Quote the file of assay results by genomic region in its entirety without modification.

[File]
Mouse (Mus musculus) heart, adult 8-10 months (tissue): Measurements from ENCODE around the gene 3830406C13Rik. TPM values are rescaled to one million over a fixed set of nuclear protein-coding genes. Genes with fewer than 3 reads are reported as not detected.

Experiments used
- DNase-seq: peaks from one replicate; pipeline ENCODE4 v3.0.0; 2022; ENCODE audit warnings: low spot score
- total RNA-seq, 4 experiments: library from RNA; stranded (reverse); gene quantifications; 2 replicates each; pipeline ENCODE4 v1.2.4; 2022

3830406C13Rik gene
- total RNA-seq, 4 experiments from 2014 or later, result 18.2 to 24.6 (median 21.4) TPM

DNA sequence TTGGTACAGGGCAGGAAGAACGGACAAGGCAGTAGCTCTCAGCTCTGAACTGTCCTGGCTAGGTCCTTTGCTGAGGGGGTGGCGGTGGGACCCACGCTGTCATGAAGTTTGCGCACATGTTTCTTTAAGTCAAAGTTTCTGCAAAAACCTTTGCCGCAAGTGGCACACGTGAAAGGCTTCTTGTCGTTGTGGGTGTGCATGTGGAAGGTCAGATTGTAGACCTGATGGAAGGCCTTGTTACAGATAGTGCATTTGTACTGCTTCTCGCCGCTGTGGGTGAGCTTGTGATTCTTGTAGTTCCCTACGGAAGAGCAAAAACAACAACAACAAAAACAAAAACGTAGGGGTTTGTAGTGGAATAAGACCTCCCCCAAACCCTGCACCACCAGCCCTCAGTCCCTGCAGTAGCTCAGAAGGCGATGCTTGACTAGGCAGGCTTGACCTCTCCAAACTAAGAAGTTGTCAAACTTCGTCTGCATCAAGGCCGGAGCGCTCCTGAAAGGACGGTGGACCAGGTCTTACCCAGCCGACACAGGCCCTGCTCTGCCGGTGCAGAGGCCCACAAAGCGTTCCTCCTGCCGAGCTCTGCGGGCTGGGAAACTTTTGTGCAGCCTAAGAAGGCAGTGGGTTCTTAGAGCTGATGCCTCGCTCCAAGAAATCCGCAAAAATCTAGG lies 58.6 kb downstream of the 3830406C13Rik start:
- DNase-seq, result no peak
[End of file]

Mouse (Mus musculus) heart, adult 8-10 months (tissue): Measurements from ENCODE around the gene 3830406C13Rik. TPM values are rescaled to one million over a fixed set of nuclear protein-coding genes. Genes with fewer than 3 reads are reported as not detected.

Experiments used
- DNase-seq: peaks from one replicate; pipeline ENCODE4 v3.0.0; 2022; ENCODE audit warnings: low spot score
- total RNA-seq, 4 experiments: library from RNA; stranded (reverse); gene quantifications; 2 replicates each; pipeline ENCODE4 v1.2.4; 2022

3830406C13Rik gene
- total RNA-seq, 4 experiments from 2014 or later, result 18.2 to 24.6 (median 21.4) TPM

DNA sequence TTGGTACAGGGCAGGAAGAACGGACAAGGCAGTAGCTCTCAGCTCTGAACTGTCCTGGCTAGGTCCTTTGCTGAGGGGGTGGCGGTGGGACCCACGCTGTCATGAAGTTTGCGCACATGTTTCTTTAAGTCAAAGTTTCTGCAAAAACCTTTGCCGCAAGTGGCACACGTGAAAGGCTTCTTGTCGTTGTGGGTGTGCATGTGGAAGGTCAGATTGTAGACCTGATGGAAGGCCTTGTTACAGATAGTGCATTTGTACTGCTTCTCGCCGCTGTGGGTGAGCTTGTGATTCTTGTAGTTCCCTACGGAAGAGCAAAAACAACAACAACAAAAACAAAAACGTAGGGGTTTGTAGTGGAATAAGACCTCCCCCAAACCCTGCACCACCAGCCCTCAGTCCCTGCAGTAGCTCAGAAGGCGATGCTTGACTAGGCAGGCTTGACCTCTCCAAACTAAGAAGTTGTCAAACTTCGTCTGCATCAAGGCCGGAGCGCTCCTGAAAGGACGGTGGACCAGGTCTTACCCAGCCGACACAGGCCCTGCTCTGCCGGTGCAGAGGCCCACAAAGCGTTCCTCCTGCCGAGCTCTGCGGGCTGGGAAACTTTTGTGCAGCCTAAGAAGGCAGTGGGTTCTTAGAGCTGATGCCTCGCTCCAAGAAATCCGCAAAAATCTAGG lies 58.6 kb downstream of the 3830406C13Rik start:
- DNase-seq, result no peak